This letter was written by Pvt. James B. Robbins of Co. E, 25th Georgia Infantry. James enlisted in the regiment on 5 April 1862 and was take prisoner at Marietta, Georgia, on 19 June 1864. He died of pleurisy at Camp Douglas, Illinois, on 6 January 1865.
Company E was organized in Henry county, Alabama. It was successively designated 3d Co E, and 2nd Co. K, 25th Georgia Infantry. They were originally known as the “Irwin Invincibles” and did not join the 25th Georgia until they were ordered from west Virginia to Savannah, Georgia in mid-January 1862.
In his letter, James mentions “a right smart little fight in South Carolina” that took place “this week.” He is referring to the Battle of Pocotaligo that was fought on 22 October 1862.
James wrote the letter to his brother-in-law, A. W. Benjamin Stewart.
Camp Causton’s Bluff [near Savannah, Georgia]
25th Georgia Volunteers
October 25, 1862
Mr. A. W. B. Stewart
I this evening seat myself to write you a few lines in answer to yours that has just come to hand which give me much pleasure to hear from you and to hear that you was all well. Ben, you don’t know how much good it did to me to read your letter. I had been looking for a letter from home some time. I’m sick now and have been very sick. I tell you, it looked like taking the old fella off to the old peach orchard, but my time hadn’t come then, but I don’t know how soon it may come. I’m mending now as fast as I can. I can sit up the most of my time.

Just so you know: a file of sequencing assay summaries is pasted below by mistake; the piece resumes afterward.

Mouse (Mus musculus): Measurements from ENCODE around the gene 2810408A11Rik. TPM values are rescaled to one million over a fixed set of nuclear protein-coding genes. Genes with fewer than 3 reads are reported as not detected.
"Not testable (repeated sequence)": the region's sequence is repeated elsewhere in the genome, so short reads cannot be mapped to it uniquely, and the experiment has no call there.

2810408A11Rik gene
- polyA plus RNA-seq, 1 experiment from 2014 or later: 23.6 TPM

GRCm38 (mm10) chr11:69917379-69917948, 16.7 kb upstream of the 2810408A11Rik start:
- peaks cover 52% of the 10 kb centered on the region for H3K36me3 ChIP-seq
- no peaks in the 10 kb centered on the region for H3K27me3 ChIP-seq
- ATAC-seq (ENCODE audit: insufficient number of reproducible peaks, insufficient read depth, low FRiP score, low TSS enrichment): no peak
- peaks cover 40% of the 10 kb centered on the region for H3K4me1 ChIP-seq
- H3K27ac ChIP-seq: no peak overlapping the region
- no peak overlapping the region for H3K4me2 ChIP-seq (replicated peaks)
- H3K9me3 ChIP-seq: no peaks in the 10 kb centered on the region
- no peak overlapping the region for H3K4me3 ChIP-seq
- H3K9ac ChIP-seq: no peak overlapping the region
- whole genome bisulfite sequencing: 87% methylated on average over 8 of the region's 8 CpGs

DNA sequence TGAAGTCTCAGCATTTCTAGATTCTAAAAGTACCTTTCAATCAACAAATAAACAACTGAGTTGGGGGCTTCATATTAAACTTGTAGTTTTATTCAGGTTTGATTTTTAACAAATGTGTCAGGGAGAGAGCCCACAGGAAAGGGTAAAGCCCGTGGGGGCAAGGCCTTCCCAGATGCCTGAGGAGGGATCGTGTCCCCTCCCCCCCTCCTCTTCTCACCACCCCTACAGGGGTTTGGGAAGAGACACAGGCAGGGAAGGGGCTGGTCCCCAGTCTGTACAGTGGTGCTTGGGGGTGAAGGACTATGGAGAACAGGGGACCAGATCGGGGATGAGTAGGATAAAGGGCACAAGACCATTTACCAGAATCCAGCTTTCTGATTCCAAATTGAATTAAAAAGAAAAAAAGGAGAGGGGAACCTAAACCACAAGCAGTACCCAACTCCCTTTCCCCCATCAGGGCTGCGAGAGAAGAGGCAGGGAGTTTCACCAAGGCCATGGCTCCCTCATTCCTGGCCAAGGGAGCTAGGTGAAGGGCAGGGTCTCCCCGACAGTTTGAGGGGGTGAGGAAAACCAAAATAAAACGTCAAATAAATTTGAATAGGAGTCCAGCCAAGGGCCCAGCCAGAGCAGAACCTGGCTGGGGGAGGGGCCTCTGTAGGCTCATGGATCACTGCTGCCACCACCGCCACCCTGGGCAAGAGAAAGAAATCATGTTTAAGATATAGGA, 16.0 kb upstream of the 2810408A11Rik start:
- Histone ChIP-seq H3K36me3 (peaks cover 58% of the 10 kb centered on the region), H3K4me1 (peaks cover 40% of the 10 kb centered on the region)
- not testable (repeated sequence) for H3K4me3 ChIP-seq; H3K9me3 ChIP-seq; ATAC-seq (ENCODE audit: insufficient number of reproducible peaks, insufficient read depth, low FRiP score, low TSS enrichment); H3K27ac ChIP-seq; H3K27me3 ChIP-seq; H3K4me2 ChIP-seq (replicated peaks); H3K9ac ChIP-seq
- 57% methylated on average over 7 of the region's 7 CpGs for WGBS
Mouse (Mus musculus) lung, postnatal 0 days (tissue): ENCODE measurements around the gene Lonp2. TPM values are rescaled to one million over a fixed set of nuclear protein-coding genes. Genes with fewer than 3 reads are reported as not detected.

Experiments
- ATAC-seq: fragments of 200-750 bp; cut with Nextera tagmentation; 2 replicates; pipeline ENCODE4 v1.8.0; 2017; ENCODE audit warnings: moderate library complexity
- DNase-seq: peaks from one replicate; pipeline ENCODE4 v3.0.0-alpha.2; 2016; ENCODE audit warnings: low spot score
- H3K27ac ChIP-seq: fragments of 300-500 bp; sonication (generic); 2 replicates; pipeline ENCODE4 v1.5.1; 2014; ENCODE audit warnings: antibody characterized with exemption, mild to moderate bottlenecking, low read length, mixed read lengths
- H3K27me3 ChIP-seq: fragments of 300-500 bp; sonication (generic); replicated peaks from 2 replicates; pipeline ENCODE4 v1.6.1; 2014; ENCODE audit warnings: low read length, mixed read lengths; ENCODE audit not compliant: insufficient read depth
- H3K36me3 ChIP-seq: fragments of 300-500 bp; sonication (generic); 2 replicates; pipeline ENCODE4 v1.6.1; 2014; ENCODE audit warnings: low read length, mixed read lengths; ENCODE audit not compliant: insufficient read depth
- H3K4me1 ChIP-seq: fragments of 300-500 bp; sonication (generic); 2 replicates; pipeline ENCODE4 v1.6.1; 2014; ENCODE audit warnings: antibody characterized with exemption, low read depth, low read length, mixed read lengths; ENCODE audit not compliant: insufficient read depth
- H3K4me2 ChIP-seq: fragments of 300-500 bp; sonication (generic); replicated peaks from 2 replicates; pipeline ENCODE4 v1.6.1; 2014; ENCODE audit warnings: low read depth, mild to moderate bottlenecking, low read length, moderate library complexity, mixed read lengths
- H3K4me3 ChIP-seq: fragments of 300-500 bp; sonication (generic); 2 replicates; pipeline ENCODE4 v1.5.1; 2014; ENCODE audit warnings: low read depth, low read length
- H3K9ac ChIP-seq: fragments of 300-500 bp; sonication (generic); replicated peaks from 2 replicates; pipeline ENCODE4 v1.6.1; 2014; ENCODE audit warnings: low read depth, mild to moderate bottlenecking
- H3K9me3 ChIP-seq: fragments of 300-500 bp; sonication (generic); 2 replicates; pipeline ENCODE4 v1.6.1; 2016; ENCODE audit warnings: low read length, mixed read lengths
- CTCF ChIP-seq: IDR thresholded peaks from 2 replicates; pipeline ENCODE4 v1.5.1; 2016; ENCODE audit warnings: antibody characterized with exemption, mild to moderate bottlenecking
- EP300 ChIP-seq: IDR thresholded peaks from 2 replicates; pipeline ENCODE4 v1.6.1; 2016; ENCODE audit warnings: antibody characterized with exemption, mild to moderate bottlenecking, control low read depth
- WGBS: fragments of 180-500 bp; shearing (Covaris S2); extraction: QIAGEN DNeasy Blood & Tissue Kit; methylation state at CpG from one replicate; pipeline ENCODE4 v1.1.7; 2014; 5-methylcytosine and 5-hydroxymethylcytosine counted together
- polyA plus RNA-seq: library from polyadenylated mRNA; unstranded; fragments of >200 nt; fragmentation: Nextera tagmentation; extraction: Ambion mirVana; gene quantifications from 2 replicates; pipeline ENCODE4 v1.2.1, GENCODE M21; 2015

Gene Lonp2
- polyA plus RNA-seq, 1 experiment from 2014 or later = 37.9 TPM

It is very sickly here now but I hope the sickness will soon be over here for this season. There is several of our boys here in the hospital but none dangerous. They are all able to knock about.
They have had a right smart little fight in South Carolina this week. Our loss killed and wounded was 55—15 killed and 40 wounded. Our regiment got back from there last night. They weren’t engaged. It was all over when they got there. We are looking for it here every day. There has been right smart cannonading round here for two or three days but no damage done yet.
Ben, I have nothing of importance to write you—only I want to see you all mighty bad. But I don’t know when that time will come. I should like to be there to take another bate of fish with you and rather than miss, I would take it in venison. We could get fish and oysters a plenty here if we could have time to fish for them but there is so many sick, it keeps well to do the camp duty. They have to keep up camp guard and picket and drill three and four times a day. But I han’t been able to drill any this fall. I have been sick nearly ever since I was at home.
[Charles J.] McD. Stewart has got a chill on him now. Ben, you must [excuse my] bad writing and spelling. So nothing more this time only I remain yours, — J. B. Robbins
to Mr. A. W. B. Stewart